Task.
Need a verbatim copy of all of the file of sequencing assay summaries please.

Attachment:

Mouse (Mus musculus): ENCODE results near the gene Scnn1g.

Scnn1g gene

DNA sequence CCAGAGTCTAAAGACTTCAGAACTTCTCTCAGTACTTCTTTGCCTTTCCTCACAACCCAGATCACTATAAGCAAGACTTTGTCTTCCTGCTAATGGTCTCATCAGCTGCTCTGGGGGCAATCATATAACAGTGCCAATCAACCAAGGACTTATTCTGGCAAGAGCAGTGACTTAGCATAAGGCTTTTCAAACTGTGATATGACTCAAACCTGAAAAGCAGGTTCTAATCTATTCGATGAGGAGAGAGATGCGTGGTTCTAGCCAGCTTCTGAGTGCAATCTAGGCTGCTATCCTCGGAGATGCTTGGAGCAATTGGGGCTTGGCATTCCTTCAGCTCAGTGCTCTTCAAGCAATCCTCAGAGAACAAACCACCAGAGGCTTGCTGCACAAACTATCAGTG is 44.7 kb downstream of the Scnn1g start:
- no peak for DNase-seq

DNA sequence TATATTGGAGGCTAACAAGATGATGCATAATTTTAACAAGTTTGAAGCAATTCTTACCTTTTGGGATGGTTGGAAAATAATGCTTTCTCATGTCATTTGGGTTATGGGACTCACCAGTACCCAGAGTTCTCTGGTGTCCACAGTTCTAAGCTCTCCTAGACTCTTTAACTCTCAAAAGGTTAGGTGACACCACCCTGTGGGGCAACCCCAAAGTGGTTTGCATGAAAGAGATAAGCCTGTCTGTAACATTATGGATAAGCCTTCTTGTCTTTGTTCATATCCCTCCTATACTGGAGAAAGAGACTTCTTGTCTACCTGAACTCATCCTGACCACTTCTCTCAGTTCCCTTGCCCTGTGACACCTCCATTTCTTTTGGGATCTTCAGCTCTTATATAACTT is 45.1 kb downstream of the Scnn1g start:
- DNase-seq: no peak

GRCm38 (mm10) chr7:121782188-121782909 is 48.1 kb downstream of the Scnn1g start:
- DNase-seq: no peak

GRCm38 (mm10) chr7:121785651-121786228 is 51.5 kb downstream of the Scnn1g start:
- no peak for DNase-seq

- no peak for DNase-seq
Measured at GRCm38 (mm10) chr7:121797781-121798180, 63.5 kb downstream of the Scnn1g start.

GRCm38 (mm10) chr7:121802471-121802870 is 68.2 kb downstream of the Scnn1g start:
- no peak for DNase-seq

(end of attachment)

Mouse (Mus musculus): ENCODE results near the gene Scnn1g.

Scnn1g gene

DNA sequence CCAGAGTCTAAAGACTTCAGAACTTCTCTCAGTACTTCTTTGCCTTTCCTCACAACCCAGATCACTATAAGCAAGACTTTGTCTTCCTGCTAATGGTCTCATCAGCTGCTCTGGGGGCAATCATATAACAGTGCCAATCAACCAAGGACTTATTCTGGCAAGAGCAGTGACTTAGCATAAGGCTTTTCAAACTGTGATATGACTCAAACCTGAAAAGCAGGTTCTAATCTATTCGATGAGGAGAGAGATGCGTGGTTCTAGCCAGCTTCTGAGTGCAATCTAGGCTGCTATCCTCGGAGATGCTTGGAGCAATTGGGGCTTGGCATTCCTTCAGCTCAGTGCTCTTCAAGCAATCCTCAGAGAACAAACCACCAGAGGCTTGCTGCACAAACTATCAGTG is 44.7 kb downstream of the Scnn1g start:
- no peak for DNase-seq

DNA sequence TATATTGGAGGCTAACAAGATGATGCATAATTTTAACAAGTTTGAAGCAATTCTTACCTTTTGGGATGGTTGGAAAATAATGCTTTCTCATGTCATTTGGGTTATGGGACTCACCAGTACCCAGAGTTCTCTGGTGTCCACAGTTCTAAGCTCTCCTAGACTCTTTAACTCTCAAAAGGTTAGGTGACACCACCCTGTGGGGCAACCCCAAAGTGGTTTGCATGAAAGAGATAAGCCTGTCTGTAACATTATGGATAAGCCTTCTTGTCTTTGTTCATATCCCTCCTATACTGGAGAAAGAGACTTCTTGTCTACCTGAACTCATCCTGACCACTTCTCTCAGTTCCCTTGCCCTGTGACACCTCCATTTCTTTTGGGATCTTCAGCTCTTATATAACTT is 45.1 kb downstream of the Scnn1g start:
- DNase-seq: no peak

GRCm38 (mm10) chr7:121782188-121782909 is 48.1 kb downstream of the Scnn1g start:
- DNase-seq: no peak

GRCm38 (mm10) chr7:121785651-121786228 is 51.5 kb downstream of the Scnn1g start:
- no peak for DNase-seq

- no peak for DNase-seq
Measured at GRCm38 (mm10) chr7:121797781-121798180, 63.5 kb downstream of the Scnn1g start.

GRCm38 (mm10) chr7:121802471-121802870 is 68.2 kb downstream of the Scnn1g start:
- no peak for DNase-seq